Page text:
“When I get those gut feelings – they don’t happen very often – but when I get a gut feeling like that, I have learnt over my almost 30 years on this planet that I need to follow it, and studying law was definitely one of those.”
She’s now halfway through a three-year course.
It’s not her first time delving outside of motorsport since setting up camp in Australia.
“In 2015 I had this thing that had been hanging over my head for a bit that I didn’t want people to think that I was involved in motorsport and at Triple Eight just because my surname is Dane,” she says.
“So I felt this overwhelming need to go and prove myself in another field and do something different.
“I went and did TV production for six months or so in 2015 and I learnt so much, not only about a different industry but also about myself and one of those things was a reminder that I moved back to Australia to work in motorsport and that’s what I really love doing.
“Nine to five in an office does not suit me at all.”
It was during that time away, however, that she became a shareholder in Triple Eight.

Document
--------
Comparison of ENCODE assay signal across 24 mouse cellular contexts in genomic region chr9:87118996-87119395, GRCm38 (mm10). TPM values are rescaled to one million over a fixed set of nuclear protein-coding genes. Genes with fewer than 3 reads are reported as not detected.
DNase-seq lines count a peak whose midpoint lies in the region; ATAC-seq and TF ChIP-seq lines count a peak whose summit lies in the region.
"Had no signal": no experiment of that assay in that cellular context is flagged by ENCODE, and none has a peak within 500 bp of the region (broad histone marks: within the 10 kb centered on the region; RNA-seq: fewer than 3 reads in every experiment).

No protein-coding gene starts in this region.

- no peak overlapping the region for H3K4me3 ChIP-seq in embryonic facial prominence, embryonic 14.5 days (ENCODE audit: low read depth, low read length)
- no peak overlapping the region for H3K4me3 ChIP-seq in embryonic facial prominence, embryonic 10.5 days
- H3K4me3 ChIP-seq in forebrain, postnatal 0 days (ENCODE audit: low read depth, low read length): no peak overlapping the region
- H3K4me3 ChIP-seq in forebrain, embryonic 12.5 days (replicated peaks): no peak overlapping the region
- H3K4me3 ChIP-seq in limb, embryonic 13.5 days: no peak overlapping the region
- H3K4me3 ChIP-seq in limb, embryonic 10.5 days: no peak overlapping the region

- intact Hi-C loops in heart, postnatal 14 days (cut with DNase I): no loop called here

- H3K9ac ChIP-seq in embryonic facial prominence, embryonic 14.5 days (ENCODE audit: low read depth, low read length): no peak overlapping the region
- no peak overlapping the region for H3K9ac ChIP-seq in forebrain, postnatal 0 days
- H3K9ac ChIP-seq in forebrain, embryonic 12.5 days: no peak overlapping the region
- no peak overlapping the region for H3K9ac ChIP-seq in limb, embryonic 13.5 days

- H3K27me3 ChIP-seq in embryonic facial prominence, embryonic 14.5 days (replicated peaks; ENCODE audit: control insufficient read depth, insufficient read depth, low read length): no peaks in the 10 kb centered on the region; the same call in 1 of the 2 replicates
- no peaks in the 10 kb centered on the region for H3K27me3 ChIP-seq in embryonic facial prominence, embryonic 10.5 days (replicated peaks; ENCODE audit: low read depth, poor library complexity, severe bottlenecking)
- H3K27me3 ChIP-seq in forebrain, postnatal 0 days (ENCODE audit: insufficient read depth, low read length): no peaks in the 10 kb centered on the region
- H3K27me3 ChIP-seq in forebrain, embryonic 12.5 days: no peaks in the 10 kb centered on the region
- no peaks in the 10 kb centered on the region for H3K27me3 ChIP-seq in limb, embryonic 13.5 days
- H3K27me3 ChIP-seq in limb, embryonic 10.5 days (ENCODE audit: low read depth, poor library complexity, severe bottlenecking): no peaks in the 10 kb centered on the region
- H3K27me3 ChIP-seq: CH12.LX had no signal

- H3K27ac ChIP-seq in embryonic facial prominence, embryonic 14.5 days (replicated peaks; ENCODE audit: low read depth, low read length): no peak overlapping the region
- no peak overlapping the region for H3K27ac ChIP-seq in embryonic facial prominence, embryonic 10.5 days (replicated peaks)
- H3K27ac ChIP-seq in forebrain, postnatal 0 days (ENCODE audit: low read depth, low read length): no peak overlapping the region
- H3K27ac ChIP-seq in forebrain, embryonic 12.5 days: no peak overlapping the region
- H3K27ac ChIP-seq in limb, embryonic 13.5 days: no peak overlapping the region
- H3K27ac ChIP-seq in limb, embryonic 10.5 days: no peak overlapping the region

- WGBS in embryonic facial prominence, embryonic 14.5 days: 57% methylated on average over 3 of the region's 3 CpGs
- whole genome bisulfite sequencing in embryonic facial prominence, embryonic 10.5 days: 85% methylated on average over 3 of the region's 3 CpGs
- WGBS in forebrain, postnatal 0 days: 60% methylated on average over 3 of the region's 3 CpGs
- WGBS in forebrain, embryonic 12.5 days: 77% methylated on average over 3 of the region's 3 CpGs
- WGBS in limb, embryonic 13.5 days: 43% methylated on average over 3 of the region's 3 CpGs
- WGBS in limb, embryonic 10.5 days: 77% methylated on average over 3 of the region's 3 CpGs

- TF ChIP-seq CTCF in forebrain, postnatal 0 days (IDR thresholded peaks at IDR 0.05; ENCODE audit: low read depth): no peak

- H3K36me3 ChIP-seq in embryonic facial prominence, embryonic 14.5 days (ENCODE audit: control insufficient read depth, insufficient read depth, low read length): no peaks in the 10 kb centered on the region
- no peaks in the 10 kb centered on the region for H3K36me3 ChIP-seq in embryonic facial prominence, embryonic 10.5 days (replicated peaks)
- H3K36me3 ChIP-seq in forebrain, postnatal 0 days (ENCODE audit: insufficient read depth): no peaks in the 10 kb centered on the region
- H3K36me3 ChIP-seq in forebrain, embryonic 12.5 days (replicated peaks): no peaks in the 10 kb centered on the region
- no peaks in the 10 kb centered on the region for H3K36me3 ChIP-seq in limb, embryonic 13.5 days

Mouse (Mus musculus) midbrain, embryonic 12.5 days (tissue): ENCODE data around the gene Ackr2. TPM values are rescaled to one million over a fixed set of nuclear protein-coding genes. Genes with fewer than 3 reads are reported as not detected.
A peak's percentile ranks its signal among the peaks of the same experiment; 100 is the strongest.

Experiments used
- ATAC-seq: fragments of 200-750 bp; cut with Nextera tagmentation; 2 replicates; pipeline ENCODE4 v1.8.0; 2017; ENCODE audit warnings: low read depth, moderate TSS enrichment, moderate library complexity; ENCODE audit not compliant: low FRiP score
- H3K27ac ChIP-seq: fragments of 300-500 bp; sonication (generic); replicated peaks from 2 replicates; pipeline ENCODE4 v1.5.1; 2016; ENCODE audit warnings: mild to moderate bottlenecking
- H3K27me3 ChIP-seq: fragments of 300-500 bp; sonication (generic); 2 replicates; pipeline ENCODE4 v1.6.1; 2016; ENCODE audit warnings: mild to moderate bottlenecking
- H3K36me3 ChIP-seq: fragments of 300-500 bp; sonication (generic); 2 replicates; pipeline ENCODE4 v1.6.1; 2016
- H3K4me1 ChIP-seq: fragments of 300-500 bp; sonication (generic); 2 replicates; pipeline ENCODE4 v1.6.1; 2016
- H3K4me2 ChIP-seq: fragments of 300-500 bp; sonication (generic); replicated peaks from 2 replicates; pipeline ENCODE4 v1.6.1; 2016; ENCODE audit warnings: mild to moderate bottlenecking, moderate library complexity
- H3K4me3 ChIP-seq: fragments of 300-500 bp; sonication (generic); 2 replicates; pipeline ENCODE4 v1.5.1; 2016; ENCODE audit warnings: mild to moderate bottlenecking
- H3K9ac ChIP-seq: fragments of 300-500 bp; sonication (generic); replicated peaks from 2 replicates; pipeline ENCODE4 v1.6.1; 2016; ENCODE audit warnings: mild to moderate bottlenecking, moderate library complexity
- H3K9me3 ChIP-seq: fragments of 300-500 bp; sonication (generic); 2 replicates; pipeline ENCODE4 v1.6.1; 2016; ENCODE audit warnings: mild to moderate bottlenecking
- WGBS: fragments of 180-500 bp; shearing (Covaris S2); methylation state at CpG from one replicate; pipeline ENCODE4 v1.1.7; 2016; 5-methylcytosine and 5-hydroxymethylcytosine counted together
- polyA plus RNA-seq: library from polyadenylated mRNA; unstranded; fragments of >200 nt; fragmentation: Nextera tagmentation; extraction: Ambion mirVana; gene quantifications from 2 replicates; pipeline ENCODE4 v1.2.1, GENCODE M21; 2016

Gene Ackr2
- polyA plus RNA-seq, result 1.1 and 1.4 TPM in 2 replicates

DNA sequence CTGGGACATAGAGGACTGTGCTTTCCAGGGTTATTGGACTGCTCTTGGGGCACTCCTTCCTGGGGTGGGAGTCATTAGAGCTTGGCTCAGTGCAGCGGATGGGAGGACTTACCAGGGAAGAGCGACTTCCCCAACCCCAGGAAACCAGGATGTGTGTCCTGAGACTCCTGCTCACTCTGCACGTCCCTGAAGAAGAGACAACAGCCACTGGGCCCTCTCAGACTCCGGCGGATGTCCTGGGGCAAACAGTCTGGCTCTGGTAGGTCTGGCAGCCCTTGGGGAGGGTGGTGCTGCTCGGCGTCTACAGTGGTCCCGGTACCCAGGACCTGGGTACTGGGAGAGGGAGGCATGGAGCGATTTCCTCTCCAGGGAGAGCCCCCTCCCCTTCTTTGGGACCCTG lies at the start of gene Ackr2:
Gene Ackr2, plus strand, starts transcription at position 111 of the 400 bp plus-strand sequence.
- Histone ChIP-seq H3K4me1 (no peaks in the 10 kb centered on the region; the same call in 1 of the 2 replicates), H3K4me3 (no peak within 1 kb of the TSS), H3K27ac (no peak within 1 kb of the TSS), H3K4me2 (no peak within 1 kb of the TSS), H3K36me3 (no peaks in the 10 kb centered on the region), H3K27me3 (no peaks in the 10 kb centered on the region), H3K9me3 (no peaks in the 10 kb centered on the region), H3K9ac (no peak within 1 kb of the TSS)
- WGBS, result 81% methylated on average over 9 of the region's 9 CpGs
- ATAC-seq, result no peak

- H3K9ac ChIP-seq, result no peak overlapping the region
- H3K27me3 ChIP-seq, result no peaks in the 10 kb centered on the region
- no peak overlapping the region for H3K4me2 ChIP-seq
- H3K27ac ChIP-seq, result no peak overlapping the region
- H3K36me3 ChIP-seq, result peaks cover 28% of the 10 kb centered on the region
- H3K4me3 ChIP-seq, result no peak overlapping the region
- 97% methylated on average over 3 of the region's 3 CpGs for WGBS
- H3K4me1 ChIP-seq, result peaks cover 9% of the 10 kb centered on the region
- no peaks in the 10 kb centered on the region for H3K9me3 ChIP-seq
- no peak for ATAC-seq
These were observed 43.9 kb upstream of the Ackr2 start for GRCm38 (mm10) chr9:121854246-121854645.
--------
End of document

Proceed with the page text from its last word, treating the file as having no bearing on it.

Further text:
For many, Dane Jr and seven-time champion driver Jamie Whincup are seen as the long-term successors once Roland decides to call it a day. Whincup bought a stake in Triple Eight in 2018.
“To an extent, before COVID, there was definitely a feeling that potentially Jamie and I could be working together in the future in some capacity with Triple Eight post-driving,” she says.
“That was always an option but now that we live in this weird world that’s affected by a pandemic, nobody really knows what the future is going to hold.
“So yes, Jamie and I are still very much involved in what Triple Eight might look like in the future but the truth is a lot of it has come back onto RD to work out how, as a race team and as a business in general, Triple Eight can stay viable into the future.
“Because he’s got the best head out of anyone to work out how we make the business sustainable into the future.”
Oh and for the record, two key highlights stand out for Dane from her time thus far at Triple Eight; the first being on the pit wall as the powerhouse team completed a Bathurst three-peat with Whincup and Lowndes at the wheel.
It was her first visit to the Mountain.
The second is Whincup’s triumph in the thrilling 2017 title decider at Newcastle: “Nothing will ever beat that feeling of sheer disbelief at how that race played out… I never thought a human could possibly experience that range of emotions.”